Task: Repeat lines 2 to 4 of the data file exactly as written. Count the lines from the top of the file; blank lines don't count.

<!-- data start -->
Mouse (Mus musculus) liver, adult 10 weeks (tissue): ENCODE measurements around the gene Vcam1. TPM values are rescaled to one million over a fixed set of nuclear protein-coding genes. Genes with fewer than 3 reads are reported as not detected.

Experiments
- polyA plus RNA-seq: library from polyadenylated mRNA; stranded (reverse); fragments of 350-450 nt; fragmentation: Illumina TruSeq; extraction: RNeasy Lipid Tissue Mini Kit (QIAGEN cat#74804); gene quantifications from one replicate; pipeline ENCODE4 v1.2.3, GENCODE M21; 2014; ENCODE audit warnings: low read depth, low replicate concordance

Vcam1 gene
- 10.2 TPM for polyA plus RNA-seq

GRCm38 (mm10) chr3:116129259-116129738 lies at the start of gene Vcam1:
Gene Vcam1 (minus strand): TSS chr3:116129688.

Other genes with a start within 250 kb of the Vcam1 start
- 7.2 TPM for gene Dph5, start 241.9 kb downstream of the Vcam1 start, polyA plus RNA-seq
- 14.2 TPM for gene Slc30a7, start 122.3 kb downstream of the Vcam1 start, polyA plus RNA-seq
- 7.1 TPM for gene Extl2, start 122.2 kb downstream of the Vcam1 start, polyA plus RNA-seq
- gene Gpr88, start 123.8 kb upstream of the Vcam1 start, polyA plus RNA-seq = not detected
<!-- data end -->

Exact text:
Experiments
- polyA plus RNA-seq: library from polyadenylated mRNA; stranded (reverse); fragments of 350-450 nt; fragmentation: Illumina TruSeq; extraction: RNeasy Lipid Tissue Mini Kit (QIAGEN cat#74804); gene quantifications from one replicate; pipeline ENCODE4 v1.2.3, GENCODE M21; 2014; ENCODE audit warnings: low read depth, low replicate concordance

Vcam1 gene